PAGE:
from a device in motion... bio monitor, robot, RC car or plane, etc... Could
also overlay video from an on-board camera. Battery level, debugging info,
- TV overlay kitchen timer. Bake the cake while watching Opra.
- General use: Much cheaper than an LCD panel since you already have a TV.
- Worlds smallest (SMT) video game? School project for the terminal
Playstation addict. Maybe use a standard LCD portable TV. Do they have video
inputs? RF Modulator?
- A small device for the deaf that says "telephone is ringing" etc... on the
TV. Add caption decoding to older TV's?
- All of which pale in comparison to the #1 reason why this would be a cool
thing to do...
...its a really neat HACK!
Also, I like CRT's better than LCD's... So...
I'm announcing the first sxlist.com challenge!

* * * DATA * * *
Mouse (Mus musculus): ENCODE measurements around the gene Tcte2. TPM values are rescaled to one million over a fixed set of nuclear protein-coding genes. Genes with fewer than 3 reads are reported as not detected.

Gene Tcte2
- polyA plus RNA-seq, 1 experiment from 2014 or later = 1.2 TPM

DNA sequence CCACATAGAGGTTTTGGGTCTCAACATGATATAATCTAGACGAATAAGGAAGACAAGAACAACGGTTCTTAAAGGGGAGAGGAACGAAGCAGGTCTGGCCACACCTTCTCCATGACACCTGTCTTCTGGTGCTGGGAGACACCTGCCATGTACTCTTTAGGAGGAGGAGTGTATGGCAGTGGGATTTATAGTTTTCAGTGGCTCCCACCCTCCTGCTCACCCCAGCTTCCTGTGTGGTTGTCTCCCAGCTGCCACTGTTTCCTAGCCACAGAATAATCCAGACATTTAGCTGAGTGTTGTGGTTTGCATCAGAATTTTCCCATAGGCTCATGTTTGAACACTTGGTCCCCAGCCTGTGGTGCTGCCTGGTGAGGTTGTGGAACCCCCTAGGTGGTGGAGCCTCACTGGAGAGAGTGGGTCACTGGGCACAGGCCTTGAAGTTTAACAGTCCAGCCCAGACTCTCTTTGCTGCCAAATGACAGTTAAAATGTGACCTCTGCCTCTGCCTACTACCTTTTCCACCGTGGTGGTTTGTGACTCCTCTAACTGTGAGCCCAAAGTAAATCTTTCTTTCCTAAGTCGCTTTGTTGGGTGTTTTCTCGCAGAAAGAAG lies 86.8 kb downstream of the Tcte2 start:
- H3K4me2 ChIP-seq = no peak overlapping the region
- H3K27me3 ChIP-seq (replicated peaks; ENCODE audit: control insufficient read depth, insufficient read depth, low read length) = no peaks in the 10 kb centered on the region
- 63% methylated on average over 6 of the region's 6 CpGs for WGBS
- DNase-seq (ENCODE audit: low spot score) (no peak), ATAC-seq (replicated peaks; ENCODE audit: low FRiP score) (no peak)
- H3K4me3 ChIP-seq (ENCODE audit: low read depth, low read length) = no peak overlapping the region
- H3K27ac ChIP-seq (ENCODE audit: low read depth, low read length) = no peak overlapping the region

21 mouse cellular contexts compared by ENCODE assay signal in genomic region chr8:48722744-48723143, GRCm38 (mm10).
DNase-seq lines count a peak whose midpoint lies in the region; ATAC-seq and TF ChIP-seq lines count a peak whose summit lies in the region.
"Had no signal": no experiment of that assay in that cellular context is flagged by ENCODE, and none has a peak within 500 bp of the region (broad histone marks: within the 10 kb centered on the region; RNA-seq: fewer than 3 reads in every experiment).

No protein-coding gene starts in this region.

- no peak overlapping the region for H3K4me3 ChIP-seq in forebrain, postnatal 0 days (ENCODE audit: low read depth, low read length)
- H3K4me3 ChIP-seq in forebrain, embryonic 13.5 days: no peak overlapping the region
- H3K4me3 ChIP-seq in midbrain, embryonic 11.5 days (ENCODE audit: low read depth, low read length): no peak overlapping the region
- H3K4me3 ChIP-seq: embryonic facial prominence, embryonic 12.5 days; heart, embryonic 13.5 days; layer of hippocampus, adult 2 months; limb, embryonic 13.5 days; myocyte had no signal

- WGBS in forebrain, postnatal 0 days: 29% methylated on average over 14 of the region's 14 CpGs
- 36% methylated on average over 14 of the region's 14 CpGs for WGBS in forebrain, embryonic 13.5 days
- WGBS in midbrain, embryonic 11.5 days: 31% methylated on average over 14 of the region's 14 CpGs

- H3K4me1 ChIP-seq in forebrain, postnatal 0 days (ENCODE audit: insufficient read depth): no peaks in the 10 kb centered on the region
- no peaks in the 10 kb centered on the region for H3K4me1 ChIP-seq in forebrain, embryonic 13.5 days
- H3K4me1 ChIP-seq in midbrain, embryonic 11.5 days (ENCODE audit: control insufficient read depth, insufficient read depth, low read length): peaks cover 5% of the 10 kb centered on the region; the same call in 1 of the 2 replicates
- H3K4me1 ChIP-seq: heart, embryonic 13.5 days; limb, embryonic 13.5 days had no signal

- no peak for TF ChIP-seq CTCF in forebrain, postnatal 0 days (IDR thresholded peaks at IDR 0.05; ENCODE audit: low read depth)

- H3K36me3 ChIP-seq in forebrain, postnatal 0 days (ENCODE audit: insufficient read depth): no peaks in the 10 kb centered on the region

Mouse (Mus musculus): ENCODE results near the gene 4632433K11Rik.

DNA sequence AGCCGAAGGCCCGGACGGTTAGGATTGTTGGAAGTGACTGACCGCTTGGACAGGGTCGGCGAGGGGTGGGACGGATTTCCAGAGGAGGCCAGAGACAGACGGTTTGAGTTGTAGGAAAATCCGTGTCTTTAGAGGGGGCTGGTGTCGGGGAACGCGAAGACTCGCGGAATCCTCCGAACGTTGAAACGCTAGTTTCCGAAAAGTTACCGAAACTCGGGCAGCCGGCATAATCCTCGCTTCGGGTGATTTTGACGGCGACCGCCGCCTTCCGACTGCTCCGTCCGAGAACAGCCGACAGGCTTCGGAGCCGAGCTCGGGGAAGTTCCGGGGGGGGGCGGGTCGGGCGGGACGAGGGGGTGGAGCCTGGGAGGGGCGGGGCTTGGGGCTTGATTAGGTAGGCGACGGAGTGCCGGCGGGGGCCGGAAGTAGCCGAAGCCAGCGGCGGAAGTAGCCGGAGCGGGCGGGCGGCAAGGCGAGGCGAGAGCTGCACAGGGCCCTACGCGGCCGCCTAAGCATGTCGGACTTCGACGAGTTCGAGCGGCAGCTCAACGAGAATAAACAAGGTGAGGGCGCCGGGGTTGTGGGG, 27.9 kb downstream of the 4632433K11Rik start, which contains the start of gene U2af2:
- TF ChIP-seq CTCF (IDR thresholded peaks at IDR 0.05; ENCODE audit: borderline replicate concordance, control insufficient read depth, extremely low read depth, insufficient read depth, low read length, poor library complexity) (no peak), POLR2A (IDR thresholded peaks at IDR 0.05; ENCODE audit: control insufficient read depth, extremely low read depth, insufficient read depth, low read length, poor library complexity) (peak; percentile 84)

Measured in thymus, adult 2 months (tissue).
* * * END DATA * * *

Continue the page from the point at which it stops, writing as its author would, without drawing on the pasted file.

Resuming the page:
I will pay $100, give away some SX's and do a big write-up on the site for
the first person who can make a 20 character by 4 line NTSC output, standard
Hitachi 44780 command (or RS232 or SPI or I2C or... anything useful) input,
LCD replacement using an SX processor, some resistors, and the right code!
http://www.sxlist.com gets about 10,000 hits a day from 500 or so visitors
(distinct IPs) and I will proclaim that you are an SX Master on every page
for a week with a link to the full write-up of your accomplishment.
Now, if money is what motivates you, and the exposure doesn't bring you any
new customers, you can re-write the code with what you learned (its always
better the second time around), add the RS232 hardware and virtual
peripheral and sell the unit.
Intelligent LCD controllers with 20 x 4 LCD's (and an RS232 input) cost
better than $100. Even if you don't already have a TV (or need a bigger
display) you can buy a 9" professional video monitor for less than that or a
little TV (no video input need RF modulator) for $39 or even a color unit
(with CATV input) for $100 so you might have a Serial Backpack(tm) killer.
(Serial Backpack is a registered trademark of Scott Edwards electronics)
if you can get 40 x 4 it would replace the BPP440
Or build up some competition for bob: